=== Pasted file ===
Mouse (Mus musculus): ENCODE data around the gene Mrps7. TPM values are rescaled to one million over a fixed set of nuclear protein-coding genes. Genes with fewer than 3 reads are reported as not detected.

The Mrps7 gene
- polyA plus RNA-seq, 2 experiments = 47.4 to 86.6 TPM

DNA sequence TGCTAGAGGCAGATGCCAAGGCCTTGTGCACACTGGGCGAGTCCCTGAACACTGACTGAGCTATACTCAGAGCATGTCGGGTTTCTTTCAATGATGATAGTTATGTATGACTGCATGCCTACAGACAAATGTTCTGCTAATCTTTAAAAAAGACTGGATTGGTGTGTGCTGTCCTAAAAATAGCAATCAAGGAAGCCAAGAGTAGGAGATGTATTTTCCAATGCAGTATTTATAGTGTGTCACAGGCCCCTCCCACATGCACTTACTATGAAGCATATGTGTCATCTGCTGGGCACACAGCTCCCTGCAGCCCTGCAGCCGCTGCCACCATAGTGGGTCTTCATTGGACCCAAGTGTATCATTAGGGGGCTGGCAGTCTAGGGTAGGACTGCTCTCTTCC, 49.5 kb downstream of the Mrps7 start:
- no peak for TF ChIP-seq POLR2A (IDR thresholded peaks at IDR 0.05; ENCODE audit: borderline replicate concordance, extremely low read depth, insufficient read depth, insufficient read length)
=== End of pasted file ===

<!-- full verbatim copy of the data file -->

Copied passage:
Mouse (Mus musculus): ENCODE data around the gene Mrps7. TPM values are rescaled to one million over a fixed set of nuclear protein-coding genes. Genes with fewer than 3 reads are reported as not detected.

The Mrps7 gene
- polyA plus RNA-seq, 2 experiments = 47.4 to 86.6 TPM

DNA sequence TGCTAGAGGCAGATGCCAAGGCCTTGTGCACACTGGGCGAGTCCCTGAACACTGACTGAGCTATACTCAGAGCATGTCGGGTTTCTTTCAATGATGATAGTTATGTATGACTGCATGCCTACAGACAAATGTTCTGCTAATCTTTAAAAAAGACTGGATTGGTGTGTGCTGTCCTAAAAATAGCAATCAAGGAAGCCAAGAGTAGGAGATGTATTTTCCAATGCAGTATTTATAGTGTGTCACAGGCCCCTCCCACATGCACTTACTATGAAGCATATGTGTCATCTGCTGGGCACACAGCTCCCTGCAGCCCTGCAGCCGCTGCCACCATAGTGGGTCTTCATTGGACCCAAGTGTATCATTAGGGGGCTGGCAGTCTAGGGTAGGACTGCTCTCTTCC, 49.5 kb downstream of the Mrps7 start:
- no peak for TF ChIP-seq POLR2A (IDR thresholded peaks at IDR 0.05; ENCODE audit: borderline replicate concordance, extremely low read depth, insufficient read depth, insufficient read length)